The Veterans Health Administration is exploring ways to reform the current Veterans Affairs (VA) system in accordance with the changing health care environment of managed care. One proposal is for the VA to enlarge its patient base by expanding eligibility to include spouses of veterans. To compare reported preventive health care services received by male veterans and their spouses and to measure whether spouses would choose to receive their medical care through a VA medical center, we randomly selected 230 married male veterans and mailed self-administered questionnaires to be completed by them and their spouses; 170 (74%) eligible subjects completed the questionnaire. The mean age of the veterans and spouses was 73.6 and 67.4 years, respectively. Veterans reported significantly higher rates of receipt of recommended preventive services than their spouses in all 5 areas assessed, including blood pressure measurement; influenza, pneumococcal, and tetanus vaccinations; and serum cholesterol measurement. Veterans were significantly more satisfied than their spouses with their current health care. Finally, 83% (95% confidence interval, 77% to 89%) of spouses reported that they would choose to receive their medical care at the VA medical center if allowed to do so. These findings suggest that spouses of male veterans represent a sizable group that could be incorporated into the VA system, especially given their strong desire to do so.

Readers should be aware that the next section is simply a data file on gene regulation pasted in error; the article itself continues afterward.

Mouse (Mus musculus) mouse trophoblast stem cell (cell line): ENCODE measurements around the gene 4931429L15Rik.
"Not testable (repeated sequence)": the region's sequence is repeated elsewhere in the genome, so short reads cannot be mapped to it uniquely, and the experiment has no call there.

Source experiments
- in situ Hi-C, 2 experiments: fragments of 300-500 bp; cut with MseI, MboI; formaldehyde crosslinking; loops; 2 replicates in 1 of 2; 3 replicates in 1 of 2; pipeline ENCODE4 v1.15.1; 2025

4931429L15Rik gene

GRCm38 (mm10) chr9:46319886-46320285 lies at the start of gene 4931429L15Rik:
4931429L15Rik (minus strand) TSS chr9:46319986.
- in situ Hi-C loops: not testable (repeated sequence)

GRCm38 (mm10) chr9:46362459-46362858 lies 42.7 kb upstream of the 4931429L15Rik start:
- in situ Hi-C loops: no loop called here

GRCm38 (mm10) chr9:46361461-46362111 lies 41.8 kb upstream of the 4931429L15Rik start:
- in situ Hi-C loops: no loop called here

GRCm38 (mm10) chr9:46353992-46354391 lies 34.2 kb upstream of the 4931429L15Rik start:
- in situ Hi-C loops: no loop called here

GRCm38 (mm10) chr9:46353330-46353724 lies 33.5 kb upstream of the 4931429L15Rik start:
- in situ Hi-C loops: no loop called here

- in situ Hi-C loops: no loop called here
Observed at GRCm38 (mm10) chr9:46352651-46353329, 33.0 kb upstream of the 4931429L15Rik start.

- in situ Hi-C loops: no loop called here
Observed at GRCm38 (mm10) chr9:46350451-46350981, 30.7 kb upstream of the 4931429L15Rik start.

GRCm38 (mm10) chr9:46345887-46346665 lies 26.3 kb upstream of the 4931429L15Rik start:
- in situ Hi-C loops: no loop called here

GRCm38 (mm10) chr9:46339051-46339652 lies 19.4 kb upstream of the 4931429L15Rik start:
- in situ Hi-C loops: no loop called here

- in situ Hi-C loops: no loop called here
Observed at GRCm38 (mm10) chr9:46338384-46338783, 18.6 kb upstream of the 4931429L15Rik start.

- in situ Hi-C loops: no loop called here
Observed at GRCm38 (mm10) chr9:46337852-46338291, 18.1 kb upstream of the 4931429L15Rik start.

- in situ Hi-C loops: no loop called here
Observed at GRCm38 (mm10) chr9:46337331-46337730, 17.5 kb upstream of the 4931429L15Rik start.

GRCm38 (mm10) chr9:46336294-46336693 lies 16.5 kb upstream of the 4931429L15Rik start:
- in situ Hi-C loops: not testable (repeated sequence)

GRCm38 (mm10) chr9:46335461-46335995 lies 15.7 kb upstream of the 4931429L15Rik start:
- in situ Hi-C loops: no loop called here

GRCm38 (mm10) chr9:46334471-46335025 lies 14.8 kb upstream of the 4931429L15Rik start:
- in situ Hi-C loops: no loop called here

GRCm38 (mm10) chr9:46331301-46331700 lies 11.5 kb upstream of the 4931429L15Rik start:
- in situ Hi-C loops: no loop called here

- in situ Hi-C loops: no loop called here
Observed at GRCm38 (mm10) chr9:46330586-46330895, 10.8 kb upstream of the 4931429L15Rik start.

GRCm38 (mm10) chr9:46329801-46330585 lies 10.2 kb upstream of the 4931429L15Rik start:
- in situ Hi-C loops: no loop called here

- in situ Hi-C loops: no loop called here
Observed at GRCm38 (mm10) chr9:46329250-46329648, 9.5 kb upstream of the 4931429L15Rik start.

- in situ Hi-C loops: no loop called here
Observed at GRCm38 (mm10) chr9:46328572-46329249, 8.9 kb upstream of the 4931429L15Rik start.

|Original language||English (US)|
|Number of pages||5|
|Journal||Western Journal of Medicine|
|State||Published - Jul 8 1998|
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